**Step 1:**

- In this step, we will find out the remaining days in the data table using the
**DATEDIF**The function is,

`=DATEDIF(B4,C4,"d")`

- Here B4 is the start date,
**C4**is the end date and â€ś**d**â€ť is the date remaining. - Press
**ENTER**to apply this function. Now the function has returned a number error for the erroneous data input.

**Step 2:**

- We will remove this number error using
**the IFERROR function.**In that case, the formula is,

`=IFERROR(DATEDIF(B4,C4,"d"),"Check For Error")`

- Here the
**IFERROR**function will return**Check For Error**if there is a number value.

- Press
**ENTER**and apply the formula to the rest of the cells to get the final result.

#### 3.2 Number Error Due to Iteration Formula

Some Excel functions like the **IRR, RATE**, and the **XIRR **functions rely on iteration to find a result. Excel limits the number of iterations allowed to increase performance. If no result is found before this limit is reached, the formula returns #NUM error. Imagine we are given a dataset of cash flow to find out the IRR value of these values. We will find out the reason to get the number error and the way to remove it here in this method.

**Step 1:**

- Apply the IRR function in cell E4. The function is,

`=IRR(C4:C10)`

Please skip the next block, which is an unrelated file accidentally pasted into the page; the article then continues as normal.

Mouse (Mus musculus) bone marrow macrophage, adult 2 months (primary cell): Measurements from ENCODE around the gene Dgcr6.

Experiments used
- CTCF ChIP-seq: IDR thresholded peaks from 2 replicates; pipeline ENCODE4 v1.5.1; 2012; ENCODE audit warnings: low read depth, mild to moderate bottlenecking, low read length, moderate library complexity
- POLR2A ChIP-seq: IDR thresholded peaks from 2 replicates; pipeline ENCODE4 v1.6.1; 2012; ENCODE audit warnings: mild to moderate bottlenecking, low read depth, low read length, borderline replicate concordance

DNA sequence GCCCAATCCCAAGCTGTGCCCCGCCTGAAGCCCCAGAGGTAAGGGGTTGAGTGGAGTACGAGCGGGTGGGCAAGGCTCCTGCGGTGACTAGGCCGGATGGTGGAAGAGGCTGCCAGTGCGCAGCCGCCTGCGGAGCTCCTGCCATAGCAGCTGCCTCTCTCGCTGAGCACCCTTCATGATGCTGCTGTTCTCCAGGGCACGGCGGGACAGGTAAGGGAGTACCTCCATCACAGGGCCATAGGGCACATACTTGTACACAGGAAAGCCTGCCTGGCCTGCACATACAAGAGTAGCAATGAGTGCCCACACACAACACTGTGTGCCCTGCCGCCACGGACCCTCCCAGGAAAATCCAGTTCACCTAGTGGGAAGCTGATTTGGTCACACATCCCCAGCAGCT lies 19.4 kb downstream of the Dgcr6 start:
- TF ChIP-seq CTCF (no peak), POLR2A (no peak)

**ENTER**to get the result.

**Step 2:**

- If you change the starting year cash flow into a negative number, then you can remove the number error.

- Now press
**ENTER**to remove the error and get the result.

#### 3.3 Number Error Due to the RATE Function

Another cause of number error is also a financial formula. When you use **the RATE function** you may receive a number error due to wrong input. Suppose in a dataset, different time periods and their values are given. We have to find the rate value of these inputs.

**Step 1:**

- In cell
**E4**, apply the rate function. The function is,

`=RATE(C4,C5,C6)`

- Where
**C4, C5, C6**are the values of the time periods.

**Step 2:**

- The reason for getting a number error is that the Loan Amount needs to be negative to apply this function. So make the Amount of Loan value from positive to negative.

- Hit
**ENTER**and the number error is removed.

**Read More:** **How to Remove Formulas in Excel: 7 Easy Ways**

## Things to Remember

âŹ© The **RATE **function works within the limit only when the loan amount is negative.

âŹ© You can increase the iteration limit of Excel to avoid number errors when you are using the **IRR**, **RATE**, or **XIRR **formula. To do that, go to

**File â†’ Options â†’ Formulas tab â†’ Calculation options â†’ Enable iterative calculation**

In the **Maximum Iterations** box, type the number of times you want Excel to recalculate. In the **Maximum Change** box, type the amount of change youâ€™ll accept between calculation results

## Conclusion

In this guide, we have gone through three different approaches to remove number error in excel. You are most welcome to comment if you have any questions or queries. Leave your feedback in the comment section. Thanks for visiting ExcelDemy. Keep Learning!